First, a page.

Networking is increasingly being recognised as a brilliant way to make new connections and market yourself for career opportunities. The key things to remember when networking are:
Make networking a habit to build a rich and diverse resource you can call on when in need.
One sided relationships where they give and you take eventually turn sour. Flip the coin and find things you can give - information, an introduction, a quick phone call - that’s easy (for you) yet valuable (to them).
Make a point of introducing people in your network who have shared interests. The more you're known as someone who knows interesting people, the more people will want to be linked to you, and the more effective your network becomes.
Friends often don’t have access to new information. So don’t disregard ‘mere’ acquaintances who can often point out opportunities that you hadn’t heard about on the grapevine.
Most people’s networks are largely invisible to all but their closest friends. Remove your blinkers and connect with lots of different people. You can never, ever predict who knows who, and who'll be able to introduce you to someone who could move your career in a new direction.
If someone doesn’t warm to you, they’re unlikely to help, even when asked. So build rapport with your contacts - by listening, seeking common ground, and helping out where possible.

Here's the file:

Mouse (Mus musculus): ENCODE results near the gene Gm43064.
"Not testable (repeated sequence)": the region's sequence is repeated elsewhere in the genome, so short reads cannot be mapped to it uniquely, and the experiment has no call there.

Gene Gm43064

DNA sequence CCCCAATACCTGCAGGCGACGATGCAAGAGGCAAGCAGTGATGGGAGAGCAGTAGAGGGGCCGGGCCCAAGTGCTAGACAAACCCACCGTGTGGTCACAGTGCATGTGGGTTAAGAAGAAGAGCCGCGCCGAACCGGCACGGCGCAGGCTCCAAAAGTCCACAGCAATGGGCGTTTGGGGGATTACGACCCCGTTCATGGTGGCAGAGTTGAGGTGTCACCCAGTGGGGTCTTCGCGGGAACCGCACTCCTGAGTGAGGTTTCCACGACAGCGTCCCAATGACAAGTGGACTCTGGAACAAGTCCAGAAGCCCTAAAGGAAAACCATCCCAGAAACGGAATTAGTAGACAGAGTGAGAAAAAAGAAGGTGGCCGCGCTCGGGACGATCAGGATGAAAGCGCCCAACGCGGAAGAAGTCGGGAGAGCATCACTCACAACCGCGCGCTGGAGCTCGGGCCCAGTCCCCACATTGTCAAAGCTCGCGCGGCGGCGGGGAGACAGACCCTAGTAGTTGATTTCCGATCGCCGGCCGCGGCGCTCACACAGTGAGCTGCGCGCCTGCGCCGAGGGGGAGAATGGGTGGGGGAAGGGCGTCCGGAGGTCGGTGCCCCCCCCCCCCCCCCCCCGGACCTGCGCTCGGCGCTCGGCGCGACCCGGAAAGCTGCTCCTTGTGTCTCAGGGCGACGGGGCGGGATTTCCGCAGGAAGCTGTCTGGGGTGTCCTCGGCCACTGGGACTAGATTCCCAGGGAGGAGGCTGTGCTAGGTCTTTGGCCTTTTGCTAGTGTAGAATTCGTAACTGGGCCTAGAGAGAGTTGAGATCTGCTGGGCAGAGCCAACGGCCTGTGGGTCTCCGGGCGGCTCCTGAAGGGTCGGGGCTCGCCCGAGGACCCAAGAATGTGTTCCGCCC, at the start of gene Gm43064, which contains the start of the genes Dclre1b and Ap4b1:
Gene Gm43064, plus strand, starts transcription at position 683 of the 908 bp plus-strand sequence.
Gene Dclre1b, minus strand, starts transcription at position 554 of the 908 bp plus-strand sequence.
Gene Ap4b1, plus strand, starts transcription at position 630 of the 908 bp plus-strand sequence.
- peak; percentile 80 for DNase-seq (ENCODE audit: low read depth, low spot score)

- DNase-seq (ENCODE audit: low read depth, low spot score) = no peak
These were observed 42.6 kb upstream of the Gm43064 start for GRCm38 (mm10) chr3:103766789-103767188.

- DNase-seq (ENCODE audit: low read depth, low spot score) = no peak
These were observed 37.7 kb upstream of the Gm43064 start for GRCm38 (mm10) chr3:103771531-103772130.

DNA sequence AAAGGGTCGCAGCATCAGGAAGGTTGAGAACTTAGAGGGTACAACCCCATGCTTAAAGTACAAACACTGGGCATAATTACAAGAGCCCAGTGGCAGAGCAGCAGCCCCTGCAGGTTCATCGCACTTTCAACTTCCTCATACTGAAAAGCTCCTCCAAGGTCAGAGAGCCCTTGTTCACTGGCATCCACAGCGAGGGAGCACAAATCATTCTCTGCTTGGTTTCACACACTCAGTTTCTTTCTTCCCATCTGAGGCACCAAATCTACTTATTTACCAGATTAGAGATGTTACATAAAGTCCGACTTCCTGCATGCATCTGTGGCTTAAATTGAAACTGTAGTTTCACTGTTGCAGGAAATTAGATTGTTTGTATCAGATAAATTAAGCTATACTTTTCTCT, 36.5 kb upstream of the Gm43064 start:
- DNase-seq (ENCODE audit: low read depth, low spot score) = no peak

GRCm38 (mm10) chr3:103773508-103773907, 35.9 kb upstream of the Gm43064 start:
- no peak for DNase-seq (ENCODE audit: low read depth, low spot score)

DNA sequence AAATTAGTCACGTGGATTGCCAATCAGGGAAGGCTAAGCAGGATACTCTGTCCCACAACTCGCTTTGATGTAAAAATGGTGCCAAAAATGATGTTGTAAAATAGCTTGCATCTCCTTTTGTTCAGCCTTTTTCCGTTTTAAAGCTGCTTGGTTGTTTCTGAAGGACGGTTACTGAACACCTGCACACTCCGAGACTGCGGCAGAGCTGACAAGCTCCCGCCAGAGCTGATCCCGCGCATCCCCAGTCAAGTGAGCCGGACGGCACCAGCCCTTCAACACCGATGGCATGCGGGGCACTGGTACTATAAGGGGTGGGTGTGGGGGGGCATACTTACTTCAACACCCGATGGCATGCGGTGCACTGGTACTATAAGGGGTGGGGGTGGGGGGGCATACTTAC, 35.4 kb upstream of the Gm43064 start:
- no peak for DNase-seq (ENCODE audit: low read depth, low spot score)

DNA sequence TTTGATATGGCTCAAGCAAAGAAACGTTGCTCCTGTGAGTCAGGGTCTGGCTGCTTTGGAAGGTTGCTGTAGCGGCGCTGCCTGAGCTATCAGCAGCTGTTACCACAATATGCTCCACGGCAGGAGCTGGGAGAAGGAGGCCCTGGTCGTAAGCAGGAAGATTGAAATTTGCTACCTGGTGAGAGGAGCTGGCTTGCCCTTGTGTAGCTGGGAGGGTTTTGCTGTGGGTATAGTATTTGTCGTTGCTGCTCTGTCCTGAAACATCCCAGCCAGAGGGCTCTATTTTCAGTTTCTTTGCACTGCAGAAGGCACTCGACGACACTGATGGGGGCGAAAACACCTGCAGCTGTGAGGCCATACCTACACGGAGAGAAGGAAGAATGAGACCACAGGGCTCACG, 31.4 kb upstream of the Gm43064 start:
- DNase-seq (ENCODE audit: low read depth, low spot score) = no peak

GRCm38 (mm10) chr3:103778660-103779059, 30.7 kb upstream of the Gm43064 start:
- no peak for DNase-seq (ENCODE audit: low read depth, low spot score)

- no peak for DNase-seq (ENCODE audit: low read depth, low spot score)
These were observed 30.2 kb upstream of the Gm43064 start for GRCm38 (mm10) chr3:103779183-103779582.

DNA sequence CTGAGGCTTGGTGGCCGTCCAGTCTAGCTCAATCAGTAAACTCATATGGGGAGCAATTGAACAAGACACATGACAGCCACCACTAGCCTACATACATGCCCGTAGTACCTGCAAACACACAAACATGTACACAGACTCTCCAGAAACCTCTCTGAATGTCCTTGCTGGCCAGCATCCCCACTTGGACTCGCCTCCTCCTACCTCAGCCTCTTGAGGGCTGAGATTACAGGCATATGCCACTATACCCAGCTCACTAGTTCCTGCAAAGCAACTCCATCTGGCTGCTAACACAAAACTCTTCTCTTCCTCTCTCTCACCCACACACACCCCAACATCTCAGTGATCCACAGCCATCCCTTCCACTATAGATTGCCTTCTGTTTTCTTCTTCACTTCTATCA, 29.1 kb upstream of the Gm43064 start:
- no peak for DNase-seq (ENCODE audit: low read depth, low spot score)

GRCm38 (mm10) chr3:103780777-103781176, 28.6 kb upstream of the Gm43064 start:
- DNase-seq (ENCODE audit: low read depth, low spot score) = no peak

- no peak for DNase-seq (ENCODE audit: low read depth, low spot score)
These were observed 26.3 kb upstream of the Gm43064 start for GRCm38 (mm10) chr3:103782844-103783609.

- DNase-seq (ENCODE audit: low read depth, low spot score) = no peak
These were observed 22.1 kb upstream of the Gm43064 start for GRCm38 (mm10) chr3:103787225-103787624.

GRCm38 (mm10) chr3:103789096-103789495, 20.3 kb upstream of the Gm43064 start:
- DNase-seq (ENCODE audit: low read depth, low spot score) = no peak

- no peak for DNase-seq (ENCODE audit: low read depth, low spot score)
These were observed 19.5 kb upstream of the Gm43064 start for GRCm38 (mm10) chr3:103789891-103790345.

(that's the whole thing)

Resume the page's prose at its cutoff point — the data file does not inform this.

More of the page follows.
Even the most superficial relationships are based on trust, and that takes time to build. So make an effort to stay in touch, and strengthen the tie.
Don’t stay stuck behind your desk, working away diligently but anonymously. Make a point of chatting to people internally - in the lift, at the water cooler - so that when your name comes up, you’ll always have an advocate.
Blow your own trumpet, gently! Attend professional meetings, lectures and conferences, and get involved where you can. That way, people are more likely to think of you when an opportunity arises.
If you find you aren’t comfortable chatting to strangers, practice in an unthreatening environment: at the post office, in the supermarket check-out queue. After a while, you’ll be able to start a conversation with almost anybody, anywhere.